Verisyse lens approved

October 15, 2004

The FDA approval in mid-September of the Verisyse/Artisan phakic IOL [Advanced Medical Optics Inc. (AMO) and Ophtec USA] for use in patients with myopia could be the start of a revolution comparable to the advent of LASIK, according to Eric D. Donnenfeld, MD, FACS, one of the investigators who took part in clinical trials of the lens.

"This is a landmark moment in ophthalmology," said Dr. Donnenfeld, associate professor of ophthalmology, NYU Medical Center, New York, and founding partner of Ophthalmic Consultants of Long Island, NY.

"This is the first phakic IOL approved in the United States, and it opens a new window of opportunity for patients and for doctors to rehabilitate [vision for] patients who in the past were beyond the range of conventional surgery," Dr. Donnenfeld said. "We can now give excellent vision to many of these patients who are most handicapped by their refractive errors."

The Verisyse/Artisan lens is a single-piece, elliptical, PMMA lens with a slight anterior vault. It is designed for implantation into the anterior chamber of the phakic eye and is fixated to the mid-periphery of the iris by incorporation of the iris into a cap in the haptics. Proper fixation requires incorporation of about 1 mm of iris tissue.

"My view of the future is that when we can take these lenses and put multifocal optics on them, we will be able to correct people's distance visual acuity and cure their presbyopia at the same time," Dr. Donnenfeld added. "And that makes this a real advantage over LASIK, which will never be able to cure presbyopia. Phakic IOLs have an exciting future, and we're just seeing the start right now."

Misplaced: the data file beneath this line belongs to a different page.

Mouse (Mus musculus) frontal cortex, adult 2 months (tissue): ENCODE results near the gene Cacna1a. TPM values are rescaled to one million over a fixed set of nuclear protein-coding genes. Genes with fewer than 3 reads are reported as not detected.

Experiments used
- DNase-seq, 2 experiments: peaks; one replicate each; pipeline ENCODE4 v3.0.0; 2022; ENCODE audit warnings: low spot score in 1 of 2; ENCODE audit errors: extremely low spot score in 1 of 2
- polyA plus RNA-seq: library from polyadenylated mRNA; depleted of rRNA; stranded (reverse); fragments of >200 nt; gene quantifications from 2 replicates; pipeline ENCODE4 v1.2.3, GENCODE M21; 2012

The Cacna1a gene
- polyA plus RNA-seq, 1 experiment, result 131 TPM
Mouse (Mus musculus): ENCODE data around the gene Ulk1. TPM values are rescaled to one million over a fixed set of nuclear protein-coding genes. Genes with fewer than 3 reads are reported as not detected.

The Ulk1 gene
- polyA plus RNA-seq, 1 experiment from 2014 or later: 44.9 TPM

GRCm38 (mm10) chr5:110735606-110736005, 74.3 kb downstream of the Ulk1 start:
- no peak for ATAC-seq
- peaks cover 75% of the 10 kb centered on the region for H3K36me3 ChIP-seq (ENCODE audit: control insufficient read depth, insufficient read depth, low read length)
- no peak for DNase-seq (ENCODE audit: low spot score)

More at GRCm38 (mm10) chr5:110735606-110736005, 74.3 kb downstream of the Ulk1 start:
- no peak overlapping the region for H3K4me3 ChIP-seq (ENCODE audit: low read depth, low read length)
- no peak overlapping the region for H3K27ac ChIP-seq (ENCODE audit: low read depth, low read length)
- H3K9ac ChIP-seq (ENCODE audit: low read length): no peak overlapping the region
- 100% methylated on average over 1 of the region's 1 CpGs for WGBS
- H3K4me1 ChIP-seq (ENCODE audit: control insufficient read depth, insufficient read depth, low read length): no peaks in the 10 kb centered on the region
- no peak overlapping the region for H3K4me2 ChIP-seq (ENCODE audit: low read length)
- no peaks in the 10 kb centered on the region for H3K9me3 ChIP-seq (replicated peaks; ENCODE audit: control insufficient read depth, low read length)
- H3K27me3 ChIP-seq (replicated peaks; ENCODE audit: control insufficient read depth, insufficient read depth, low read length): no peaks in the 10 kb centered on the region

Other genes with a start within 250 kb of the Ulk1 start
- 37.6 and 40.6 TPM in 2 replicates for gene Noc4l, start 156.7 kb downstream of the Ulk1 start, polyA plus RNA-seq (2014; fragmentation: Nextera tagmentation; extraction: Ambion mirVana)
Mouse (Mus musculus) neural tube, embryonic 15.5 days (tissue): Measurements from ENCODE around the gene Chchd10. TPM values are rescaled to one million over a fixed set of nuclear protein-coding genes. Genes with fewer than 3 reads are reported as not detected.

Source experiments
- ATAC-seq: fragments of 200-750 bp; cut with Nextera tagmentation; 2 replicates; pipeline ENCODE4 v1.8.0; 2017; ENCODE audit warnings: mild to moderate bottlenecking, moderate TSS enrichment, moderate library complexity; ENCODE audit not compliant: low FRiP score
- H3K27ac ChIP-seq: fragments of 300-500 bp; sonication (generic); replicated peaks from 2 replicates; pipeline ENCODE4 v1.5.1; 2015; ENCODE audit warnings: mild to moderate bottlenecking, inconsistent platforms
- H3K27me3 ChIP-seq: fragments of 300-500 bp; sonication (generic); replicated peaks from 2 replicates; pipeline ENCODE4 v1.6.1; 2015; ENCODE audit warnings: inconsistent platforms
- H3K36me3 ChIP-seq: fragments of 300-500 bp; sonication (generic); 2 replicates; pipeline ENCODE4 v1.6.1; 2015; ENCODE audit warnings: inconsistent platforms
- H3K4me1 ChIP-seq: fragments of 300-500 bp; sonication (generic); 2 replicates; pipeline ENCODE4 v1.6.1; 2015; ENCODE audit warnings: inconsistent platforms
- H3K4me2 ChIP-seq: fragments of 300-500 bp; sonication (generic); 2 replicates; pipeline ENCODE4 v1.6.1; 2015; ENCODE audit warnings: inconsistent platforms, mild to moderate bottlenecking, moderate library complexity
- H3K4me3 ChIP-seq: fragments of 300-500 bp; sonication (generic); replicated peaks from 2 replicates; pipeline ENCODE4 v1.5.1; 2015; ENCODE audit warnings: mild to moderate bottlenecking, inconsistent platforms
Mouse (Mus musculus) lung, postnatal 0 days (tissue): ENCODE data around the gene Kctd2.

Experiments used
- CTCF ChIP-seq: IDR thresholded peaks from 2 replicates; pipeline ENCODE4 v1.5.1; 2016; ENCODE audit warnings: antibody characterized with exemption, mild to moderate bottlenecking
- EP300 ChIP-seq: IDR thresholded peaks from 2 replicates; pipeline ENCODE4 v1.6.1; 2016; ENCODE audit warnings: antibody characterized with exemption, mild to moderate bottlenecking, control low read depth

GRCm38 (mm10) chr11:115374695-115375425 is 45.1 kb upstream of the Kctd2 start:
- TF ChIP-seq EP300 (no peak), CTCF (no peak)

Another surgeon involved in the FDA trials, R. Doyle Stulting, MD, PhD, also foresees expanding use of phakic IOLs.

"Today, we think about using phakic IOLs only for people who are severely myopic and are not candidates for LASIK," said Dr. Stulting, professor of ophthalmology, Emory University, Atlanta. "But I suspect that after we become more comfortable and familiar with their use, we will be performing phakic IOL implantation on people with less and less myopia. Indeed, probably soon after approval we'll use a two-stage process where we correct most of the refractive error with the phakic IOL and use the cornea to make small adjustments as needed over the life of the patient."

"If we are to correct fully for myopic astigmatism, we'll need to perform a phakic IOL implant and LASIK or some other corneal surgery for the correction of astigmatism as soon as it's approved," he added.